“Look on the bright side” is an old cliche, but finding the positive in every situation can improve your life. Positive thinking has direct health benefits, like lower rates of depression, greater resistance to illnesses, and an overall happier psyche. Forming the habit of positive self-talk is key to improving your overall outlook on life and kicking those negative thoughts to the curb.
- Write down negative thoughts that reoccur throughout the day in a journal. Recognizing the negative thoughts that plague will help focus your efforts and greatly speed up the process of becoming a positive thinker.
- Speak positive affirmations to yourself throughout the day, but remember that you want to encourage, not lie to yourself. “I can exercise and feel better about myself–I know I can do it” is an example of positive self-talk. Don’t repeat things you know are completely false (for example, “I am thin” when you are 50 pounds overweight), which can have a reverse effect and further your negative thinking.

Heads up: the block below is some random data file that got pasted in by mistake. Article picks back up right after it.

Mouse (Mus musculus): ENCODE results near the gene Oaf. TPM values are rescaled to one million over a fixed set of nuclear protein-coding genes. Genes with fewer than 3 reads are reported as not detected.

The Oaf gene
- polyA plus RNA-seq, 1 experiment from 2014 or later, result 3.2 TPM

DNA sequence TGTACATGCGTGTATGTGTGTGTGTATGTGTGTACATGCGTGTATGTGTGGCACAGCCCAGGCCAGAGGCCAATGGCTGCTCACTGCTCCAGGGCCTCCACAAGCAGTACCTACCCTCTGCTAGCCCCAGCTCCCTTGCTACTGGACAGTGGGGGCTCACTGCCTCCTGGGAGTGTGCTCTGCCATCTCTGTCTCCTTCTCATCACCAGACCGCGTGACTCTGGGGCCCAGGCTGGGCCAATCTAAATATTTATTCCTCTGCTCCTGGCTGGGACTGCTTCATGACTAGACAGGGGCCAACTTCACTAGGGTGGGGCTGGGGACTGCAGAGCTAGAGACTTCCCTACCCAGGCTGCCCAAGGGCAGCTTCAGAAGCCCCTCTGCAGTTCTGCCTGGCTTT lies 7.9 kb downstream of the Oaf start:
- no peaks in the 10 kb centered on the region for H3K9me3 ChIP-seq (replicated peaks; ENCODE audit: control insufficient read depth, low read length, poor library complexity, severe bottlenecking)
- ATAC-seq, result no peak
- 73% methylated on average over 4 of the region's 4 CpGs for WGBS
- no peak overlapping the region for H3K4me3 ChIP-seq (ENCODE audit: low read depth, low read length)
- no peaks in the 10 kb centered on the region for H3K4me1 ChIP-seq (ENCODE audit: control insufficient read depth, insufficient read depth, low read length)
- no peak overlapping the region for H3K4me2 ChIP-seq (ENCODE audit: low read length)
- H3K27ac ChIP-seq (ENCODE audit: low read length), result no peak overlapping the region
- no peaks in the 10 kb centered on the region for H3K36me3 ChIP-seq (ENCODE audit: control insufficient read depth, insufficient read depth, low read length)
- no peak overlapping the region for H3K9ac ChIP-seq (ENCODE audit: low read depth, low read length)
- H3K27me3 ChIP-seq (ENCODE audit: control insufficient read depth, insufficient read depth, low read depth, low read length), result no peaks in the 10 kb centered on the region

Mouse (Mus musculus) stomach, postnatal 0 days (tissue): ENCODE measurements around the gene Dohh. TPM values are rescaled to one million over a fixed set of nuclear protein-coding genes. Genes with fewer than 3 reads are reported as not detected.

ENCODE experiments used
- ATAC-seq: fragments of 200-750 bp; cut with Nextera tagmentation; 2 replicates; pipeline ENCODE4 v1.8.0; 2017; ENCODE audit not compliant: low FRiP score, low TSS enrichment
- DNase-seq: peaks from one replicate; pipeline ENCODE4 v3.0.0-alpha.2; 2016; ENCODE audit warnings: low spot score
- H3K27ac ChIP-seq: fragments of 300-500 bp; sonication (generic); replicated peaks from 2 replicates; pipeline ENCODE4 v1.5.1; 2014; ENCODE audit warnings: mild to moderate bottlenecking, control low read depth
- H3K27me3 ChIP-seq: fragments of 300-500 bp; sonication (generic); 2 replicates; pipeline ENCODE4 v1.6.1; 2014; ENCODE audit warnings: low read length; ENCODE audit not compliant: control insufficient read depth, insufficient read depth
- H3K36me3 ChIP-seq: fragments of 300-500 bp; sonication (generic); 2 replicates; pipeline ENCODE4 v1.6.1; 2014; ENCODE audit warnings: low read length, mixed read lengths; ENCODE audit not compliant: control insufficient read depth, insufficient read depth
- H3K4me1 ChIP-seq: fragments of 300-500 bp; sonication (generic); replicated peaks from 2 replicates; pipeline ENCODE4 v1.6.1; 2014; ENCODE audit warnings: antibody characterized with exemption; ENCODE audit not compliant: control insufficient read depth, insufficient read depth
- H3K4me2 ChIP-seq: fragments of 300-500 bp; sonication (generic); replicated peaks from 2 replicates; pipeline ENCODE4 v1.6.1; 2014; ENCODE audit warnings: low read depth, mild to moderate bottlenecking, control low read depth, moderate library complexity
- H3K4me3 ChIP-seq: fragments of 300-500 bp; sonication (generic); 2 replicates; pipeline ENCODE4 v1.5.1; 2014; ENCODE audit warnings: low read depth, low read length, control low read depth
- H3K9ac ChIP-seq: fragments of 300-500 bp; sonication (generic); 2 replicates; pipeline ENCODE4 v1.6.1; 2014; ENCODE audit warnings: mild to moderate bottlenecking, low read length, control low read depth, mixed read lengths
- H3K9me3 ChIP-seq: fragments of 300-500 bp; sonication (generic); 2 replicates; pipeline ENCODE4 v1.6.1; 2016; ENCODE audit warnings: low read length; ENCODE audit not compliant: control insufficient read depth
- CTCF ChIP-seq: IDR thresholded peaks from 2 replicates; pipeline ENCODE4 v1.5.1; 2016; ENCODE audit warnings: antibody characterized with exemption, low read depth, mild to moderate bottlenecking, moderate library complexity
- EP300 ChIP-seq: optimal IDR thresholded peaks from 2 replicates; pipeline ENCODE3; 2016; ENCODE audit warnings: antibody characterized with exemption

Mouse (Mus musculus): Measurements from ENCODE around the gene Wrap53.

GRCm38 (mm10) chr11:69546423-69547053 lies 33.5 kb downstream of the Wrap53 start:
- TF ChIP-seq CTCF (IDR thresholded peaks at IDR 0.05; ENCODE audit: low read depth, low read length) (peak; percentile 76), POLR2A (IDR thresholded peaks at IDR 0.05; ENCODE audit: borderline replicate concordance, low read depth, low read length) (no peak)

- Jot down a list of short-term goals, but don’t strive for perfection. Focus on simply accomplishing each task, and celebrate your efforts whether they are successful or not. Having goals fosters hope and gives purpose–two things that are important in living a positive and joyful life.
- Connect with positive people and avoid individuals who are negative. According to Psychology Today, encouraging and uplifting people in your life can act as “buffers against the damaging effects of disappointments and setbacks.”
- Volunteer in your community. When you spend too much time dwelling on your own problems, it is easy to become absorbed in stress and negativity. By helping other people, you can free your thoughts and feel good about contributing.
- Exercise regularly to stay physically and mentally fit. Exercising releases endorphin’s, which are your body’s way of relieving pain and making you feel relaxed. According to a study published in the journal “Psychosomatic Medicine” in 2000, exercising for 30 minutes three times a week is just as effective as taking prescription medication for depression.